Direct-Current (DC) Arc-Free Circuit Breaker for Utility-Grid Battery Storage System

Direct-Current (DC) Arc-Free Circuit Breaker for Utility-Grid Battery Storage System
Funded by NRCan (2012-2016)

Public Report:

English Version

French Version

This report highlights the concept, activities, conclusions and long term outcomes activities of the project ecoENERGY R&D # RENE-005 for the period of October 17, 2012 to March 31, 2016. This project is led by the University of Toronto. In addition to the project leader, three researchers, two graduate students and two Postdoctoral Fellow were the members of the project team.
The main objective of this Project was to research and develop a novel Direct-Current (DC) Circuit Breaker (DC-CB) technology for fast protection and/or isolation of utility-grade battery storage systems.

DC breakers protect and isolate a battery module, in response to internal failure modes and/or EMS (Energy Management System) commands, to guarantee reliable and safe operation of the battery storage system. There is neither a technically feasible nor a commercially viable DC-CB product in the market for battery system applications. In this regard, the developed DC-CB of this R&D project is new and the concept is novel and innovative. The main novelty of this product is the Auxiliary Suppression Circuit (ASC), which actively prevents stresses across electronic switches and prevents arcing of mechanical switches. Another novel aspect of the proposed DC-CB is its modularity, which provides (i) scalability and thus enables applications of different voltage levels based on an optimally designed building block; (ii) ease of maintenance and reduction in down time; and (iii) reduction in space, cost and management of spare parts. It should be noted that the application of DC-CB is not limited to storage and can be directly extended to low- and medium-voltage DC-microgrid systems.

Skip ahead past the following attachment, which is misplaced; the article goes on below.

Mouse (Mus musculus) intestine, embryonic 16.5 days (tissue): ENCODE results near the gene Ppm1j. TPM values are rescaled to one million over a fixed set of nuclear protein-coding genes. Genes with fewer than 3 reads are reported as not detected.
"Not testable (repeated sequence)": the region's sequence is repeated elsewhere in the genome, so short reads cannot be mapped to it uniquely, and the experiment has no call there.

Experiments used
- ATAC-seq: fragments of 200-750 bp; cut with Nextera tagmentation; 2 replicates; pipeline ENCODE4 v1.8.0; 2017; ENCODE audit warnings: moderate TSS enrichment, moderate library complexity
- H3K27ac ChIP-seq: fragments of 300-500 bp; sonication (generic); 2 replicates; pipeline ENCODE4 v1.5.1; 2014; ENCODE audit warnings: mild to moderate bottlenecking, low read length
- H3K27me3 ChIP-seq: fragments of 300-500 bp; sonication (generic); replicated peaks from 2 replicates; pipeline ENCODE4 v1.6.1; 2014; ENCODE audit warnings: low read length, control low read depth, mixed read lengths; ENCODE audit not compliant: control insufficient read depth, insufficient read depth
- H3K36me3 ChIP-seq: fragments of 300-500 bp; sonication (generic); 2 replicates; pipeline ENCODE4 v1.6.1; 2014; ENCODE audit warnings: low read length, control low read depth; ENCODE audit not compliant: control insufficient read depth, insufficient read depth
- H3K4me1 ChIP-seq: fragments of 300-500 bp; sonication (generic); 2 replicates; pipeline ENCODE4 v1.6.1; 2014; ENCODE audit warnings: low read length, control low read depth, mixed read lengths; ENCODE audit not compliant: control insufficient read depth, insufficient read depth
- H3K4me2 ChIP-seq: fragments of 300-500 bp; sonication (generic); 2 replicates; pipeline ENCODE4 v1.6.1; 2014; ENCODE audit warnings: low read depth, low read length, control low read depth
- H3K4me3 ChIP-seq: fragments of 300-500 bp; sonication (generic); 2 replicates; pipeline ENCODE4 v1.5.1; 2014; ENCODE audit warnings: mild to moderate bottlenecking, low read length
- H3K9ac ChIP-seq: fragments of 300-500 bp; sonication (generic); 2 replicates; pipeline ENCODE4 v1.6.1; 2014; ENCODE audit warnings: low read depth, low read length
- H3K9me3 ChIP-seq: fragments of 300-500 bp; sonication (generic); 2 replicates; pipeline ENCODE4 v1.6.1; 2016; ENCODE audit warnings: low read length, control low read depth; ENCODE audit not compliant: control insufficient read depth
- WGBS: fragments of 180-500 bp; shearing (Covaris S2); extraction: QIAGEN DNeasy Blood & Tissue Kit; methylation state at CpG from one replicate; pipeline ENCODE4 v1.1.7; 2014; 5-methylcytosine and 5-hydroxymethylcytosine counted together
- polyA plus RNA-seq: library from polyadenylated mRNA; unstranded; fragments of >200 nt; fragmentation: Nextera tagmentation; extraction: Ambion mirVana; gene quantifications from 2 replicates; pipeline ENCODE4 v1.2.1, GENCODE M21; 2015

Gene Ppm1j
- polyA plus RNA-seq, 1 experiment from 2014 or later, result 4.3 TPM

The development of DC-CB eliminates one of the main technical challenges/barriers to the market-acceptance and integration of battery storage as an enabling technology to accommodate high depth of penetration of distributed generation and EV/PHEV in the context of smart distribution systems. This technology will be a key Canadian advantage, providing environmental and economic benefits to Canada. In addition, the University of Toronto will be offering graduate student training, at the Master’s and doctoral levels in research topics related to clean and renewable electricity and the integration of renewable resources and EV/PHEV based on utilization of battery storage systems, thus further developing competitive Canadian expertise in this area.